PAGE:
Senior Wins Fulbright Grant to Conduct Research in Slovenia
Lindsey Longway to research fungi’s use in restoring contaminated soil
Senior Lindsey Longway was awarded a coveted 2011–2012 Fulbright research grant. She’ll spend the next year studying and researching fungi at the University of Ljubljana. Longway will focus on using fungi to restore forest areas and polluted land.
Fulbright—America’s flagship exchange program—fosters international research and collaboration, and funds scholars who demonstrate exceptional leadership potential. “I want to use my education to do something beneficial,” Longway emphasizes. “My greatest area of knowledge is in mycology [the study of fungi], so my hope is to figure out how to use fungi to restore places that have been damaged by human activity.”
Longway received a study/research grant, a prestigious award usually reserved for graduate students. The first Simon’s Rock student to win in the research category, Lindsey joins the seven students who have been awarded Fulbrights in the teaching category over the past decade. Over and over again, Simon’s Rock scholars successfully compete for major national fellowships and advanced research grants.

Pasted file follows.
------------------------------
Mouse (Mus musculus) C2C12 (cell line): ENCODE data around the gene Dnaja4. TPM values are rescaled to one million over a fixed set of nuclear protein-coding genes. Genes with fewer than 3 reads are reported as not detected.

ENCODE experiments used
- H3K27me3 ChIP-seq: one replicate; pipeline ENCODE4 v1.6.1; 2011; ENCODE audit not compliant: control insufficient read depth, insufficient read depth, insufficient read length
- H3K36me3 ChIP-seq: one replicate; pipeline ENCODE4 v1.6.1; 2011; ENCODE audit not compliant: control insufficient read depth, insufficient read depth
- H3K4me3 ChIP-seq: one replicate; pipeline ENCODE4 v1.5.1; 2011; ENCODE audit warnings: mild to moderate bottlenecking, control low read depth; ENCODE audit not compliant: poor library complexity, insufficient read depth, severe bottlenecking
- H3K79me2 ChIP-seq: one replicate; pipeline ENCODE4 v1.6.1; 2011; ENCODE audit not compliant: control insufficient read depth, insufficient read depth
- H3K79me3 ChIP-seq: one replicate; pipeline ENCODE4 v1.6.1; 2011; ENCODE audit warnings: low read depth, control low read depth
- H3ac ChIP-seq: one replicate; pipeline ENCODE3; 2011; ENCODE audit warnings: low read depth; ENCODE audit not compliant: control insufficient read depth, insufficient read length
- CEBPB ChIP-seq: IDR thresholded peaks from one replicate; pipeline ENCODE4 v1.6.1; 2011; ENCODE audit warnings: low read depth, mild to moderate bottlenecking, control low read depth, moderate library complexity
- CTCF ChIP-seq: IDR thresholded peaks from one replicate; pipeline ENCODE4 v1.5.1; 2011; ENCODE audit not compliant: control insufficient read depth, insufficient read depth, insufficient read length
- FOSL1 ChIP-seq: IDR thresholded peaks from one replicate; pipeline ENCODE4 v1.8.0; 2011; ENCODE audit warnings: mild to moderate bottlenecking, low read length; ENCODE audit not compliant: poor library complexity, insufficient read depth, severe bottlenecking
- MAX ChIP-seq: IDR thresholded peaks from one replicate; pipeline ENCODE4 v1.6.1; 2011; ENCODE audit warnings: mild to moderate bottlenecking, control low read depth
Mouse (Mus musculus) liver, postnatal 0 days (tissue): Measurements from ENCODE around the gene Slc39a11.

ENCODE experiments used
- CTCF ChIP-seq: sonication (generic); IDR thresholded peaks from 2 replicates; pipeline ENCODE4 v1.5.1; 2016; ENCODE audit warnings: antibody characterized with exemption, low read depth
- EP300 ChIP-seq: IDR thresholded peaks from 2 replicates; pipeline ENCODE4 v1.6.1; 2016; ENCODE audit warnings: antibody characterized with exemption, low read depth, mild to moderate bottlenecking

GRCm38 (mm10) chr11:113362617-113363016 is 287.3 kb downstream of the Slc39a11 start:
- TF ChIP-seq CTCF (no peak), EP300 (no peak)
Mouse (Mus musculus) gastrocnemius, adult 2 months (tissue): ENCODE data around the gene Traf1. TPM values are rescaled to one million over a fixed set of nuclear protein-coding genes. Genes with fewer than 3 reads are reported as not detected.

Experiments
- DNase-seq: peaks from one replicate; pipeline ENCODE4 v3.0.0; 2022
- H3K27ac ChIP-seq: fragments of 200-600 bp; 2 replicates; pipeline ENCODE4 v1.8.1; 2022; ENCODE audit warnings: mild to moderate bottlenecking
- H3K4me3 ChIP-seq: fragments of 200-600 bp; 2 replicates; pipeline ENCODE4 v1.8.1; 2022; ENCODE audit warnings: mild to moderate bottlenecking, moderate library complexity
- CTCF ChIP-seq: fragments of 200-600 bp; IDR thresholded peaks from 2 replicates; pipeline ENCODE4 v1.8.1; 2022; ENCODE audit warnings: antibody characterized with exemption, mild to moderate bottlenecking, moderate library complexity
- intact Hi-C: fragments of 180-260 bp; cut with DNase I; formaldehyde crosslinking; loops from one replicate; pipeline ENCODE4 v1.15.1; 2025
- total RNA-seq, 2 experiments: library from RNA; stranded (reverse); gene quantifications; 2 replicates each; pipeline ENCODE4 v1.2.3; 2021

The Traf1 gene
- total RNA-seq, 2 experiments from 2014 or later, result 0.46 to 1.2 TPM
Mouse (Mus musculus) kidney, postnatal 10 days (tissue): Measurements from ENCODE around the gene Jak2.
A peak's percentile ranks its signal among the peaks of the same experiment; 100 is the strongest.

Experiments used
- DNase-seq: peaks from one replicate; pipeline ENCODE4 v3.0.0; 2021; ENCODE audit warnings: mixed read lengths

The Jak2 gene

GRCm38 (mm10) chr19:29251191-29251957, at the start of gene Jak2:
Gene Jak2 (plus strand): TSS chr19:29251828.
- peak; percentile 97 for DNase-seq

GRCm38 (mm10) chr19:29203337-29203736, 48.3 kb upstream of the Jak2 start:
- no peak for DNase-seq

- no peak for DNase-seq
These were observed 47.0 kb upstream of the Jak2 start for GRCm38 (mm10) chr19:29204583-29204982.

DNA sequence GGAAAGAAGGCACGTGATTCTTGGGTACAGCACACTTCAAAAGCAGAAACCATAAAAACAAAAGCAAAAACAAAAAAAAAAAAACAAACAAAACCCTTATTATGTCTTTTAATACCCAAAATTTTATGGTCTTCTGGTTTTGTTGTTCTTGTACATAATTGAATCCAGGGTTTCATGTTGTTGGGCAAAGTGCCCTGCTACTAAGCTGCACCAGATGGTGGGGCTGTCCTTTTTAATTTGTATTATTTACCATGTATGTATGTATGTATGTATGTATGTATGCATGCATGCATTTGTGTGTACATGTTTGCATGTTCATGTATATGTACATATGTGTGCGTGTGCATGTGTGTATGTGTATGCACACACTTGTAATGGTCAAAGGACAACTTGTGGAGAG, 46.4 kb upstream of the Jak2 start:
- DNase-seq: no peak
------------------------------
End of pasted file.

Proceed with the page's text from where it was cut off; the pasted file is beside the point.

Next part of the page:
Longway has already conducted in-depth research about the place of fungi in forest ecosystems. Her Senior Thesis, Where Have All the Mushrooms Gone?, explored the causes and effects of the absence of mushrooms on campus following last year’s drought.
She is particularly interested in working with mycorrhyzal fungi, a group of organisms that form symbiotic relationships with plants. These fungi hyper-accumulate heavy metals deposited in the soil by pollution. “My Fulbright project proposes to propagate fungi in a polluted area,” Longway explains. “They draw contaminants out of the ground; eventually you can pick the mushrooms to remove heavy metals from the soil.”
Longer term plans for Longway include pursuing a master’s degree in forest ecology and continuing to put her education to use to serve others and restore fragile ecologies.